My Shade Garden

This year our shade perennials are looking fantastic.  Adequate rain and warm temperatures have combined to make it a great growing season.  Few mosquitoes are also adding the the pleasure of being outside!

First of all, my passion.  My hosta gardens.  With several hundred varieties among all of our different hosta gardens, it is hard to have a favorite.  Two that rise to the top are front and center on the side of the yard and they are Guardian Angel and Great Expectations.  Both are considered medium to large hosta plants and they are slow to medium on the growth scale.  This means that it will take several years to get a mature plant.

Guardian Angel & Great Expectations Hosta

Others grow more vigorously and mature faster.   We combine accents with rocks and garden art, and with other shade perennials.

Several years ago, one of our wholesalers gave us five perennials to do a trial with.

Aralia Sun King

The Aralia Sun King.  Even though “sun” is in the name – it is a shade perennial.  It is a large perennial – growing to 3′-4′ tall, but it is absolutely gorgeous!  We have all five planted close together and it definitely makes a statement.  The color absolutely radiates in the shade of the woods.  They are a late summer bloomer, and the blooms will give way to dark colored berries for the birds.

Aralia leaves

This is a definite winner in the world of shade perennials.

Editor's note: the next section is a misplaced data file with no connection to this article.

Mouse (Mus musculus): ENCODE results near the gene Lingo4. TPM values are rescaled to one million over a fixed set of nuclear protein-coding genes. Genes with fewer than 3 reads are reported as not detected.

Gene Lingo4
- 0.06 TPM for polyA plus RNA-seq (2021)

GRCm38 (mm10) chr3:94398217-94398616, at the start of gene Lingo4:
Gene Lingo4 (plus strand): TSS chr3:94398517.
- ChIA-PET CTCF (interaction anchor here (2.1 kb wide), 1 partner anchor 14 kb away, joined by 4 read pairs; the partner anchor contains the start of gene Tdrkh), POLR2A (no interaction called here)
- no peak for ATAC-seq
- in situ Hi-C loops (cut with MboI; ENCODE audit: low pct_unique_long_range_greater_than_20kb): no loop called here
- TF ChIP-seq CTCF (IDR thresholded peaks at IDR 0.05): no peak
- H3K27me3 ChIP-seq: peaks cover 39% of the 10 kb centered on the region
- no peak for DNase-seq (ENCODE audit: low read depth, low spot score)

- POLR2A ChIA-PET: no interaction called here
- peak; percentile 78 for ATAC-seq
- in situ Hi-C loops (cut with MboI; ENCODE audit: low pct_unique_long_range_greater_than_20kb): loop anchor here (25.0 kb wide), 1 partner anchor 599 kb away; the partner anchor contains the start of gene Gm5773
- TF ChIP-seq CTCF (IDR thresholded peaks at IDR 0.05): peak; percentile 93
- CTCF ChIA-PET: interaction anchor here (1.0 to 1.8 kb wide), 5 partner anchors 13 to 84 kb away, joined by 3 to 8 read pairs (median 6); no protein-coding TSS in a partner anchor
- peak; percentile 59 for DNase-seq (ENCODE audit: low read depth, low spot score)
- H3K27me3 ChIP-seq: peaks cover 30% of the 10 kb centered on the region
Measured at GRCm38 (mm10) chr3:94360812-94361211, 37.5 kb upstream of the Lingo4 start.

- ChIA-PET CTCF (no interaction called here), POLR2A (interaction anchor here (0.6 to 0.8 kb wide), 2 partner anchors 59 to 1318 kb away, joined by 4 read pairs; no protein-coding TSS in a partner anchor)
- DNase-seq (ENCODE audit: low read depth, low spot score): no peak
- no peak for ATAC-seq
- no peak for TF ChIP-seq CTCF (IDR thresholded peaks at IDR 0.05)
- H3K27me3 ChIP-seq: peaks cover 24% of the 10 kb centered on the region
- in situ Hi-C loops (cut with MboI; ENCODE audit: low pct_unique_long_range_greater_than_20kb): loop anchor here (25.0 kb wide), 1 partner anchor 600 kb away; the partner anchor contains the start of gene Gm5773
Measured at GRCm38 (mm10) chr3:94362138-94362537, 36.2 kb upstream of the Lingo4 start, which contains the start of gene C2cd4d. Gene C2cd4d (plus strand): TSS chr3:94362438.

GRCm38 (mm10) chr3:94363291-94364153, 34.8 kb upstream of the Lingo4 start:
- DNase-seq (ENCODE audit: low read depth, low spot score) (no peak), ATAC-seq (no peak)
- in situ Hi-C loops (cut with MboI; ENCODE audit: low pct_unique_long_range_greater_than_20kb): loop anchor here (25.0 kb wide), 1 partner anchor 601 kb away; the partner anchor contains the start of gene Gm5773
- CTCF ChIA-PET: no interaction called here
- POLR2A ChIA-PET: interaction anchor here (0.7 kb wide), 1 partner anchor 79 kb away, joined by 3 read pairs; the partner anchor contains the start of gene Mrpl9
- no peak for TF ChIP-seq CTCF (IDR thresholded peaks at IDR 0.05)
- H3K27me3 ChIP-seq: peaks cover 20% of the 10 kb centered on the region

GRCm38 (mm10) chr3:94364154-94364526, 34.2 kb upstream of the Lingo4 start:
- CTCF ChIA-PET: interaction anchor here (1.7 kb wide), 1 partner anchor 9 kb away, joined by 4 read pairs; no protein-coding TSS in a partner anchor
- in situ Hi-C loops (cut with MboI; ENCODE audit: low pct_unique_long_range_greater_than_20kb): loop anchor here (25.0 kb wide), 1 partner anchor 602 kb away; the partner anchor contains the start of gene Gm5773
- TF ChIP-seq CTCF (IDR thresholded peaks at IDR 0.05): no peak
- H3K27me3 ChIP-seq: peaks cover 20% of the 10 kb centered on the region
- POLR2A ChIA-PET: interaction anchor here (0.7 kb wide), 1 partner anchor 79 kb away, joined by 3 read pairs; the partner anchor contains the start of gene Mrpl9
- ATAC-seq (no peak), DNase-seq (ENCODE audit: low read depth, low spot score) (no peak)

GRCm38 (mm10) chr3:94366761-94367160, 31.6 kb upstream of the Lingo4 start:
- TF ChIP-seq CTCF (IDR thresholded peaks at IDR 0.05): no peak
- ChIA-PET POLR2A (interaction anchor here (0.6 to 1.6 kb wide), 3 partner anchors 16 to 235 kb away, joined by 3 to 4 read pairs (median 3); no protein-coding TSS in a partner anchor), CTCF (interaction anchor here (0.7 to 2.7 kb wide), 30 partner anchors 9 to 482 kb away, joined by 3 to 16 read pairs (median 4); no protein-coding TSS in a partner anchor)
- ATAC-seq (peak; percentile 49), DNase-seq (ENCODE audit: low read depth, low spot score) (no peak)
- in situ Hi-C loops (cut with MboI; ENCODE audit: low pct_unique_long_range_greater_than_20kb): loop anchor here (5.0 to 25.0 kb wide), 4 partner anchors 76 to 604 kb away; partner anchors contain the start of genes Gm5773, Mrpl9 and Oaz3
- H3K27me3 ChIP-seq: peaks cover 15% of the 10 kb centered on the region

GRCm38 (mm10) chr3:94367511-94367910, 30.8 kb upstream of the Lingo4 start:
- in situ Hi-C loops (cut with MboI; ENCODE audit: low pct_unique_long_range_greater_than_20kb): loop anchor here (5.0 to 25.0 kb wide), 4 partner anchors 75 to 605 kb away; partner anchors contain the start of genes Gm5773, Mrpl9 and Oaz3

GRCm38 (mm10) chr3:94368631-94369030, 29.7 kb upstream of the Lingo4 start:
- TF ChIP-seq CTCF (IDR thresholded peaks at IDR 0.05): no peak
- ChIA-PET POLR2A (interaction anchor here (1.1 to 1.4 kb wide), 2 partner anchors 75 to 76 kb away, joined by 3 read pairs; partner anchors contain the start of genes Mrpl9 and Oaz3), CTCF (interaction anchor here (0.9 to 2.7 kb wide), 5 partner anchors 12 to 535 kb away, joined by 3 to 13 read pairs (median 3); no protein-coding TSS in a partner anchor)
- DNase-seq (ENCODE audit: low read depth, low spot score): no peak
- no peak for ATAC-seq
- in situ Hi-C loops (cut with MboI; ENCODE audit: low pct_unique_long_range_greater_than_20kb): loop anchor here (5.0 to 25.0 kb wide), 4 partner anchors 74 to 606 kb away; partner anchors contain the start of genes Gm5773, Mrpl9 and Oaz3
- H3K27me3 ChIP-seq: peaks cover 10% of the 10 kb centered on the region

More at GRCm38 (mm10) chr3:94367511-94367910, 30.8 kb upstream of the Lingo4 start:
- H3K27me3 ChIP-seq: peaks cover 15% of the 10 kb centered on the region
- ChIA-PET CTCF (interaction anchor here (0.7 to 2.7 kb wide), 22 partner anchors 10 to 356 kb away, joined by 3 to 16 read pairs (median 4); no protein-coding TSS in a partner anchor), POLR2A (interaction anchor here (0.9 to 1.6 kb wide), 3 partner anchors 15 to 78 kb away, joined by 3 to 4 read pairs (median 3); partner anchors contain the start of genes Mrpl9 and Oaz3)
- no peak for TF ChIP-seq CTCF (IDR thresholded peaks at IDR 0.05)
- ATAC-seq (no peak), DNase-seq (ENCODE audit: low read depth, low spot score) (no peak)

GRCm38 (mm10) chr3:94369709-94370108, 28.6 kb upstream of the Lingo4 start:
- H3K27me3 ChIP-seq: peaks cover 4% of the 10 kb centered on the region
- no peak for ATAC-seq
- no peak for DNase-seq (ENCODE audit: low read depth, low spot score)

Our Ligularia “The Rocket” has been blooming for a couple of weeks now.  Tall spikes of yellow flowers offer the bees nectar.

Ligularia – “Rocket”

This is another taller perennial so it should be placed in the middle of a bed for height or along the backside / edge.   When this plant gets alot of direct sunlight, it does wilt somewhat even if it is well watered.

Ligularia

As soon as the sun moves around to the other side – it perks right up.

We have it planted with hostas and in with a hydrangea shrub.  The combination of colors and the bright white beacon of the hydrangea flowers light up this bed.

Quickfire Hydrangea blossoms

This is a prominent bed in our yard and we get many compliments on it.  Each fall, I cut some of the hydrangea blooms to use in holiday arrangements – both inside and out.

 

Two of our other shade shrubs that stand out are the Chokeberry and Elderberry.  The Chokeberry we have planted around our LP tank to help hide it.

The berries of a Viking Chokeberry

They are now getting almost tall enough to do the trick.  Hopefully, after another growing season they’ll do the job!  The berries are just ripening and the birds will have a tasty treat.

Lemon Lace Elderberry

The Lemon Lace Elderberry is another way of putting color into the shade garden.  In a hard winter, it will die down to crown and then will burst back in the spring.

Lemon Lace Elderberry

Combined with hosta, it makes a stunning combination.

We add pinks and reds to the gardens with planters of annuals.  Shade gardening is more about textures and contrasts and with some experimenting – you can have a shade garden others will envy!

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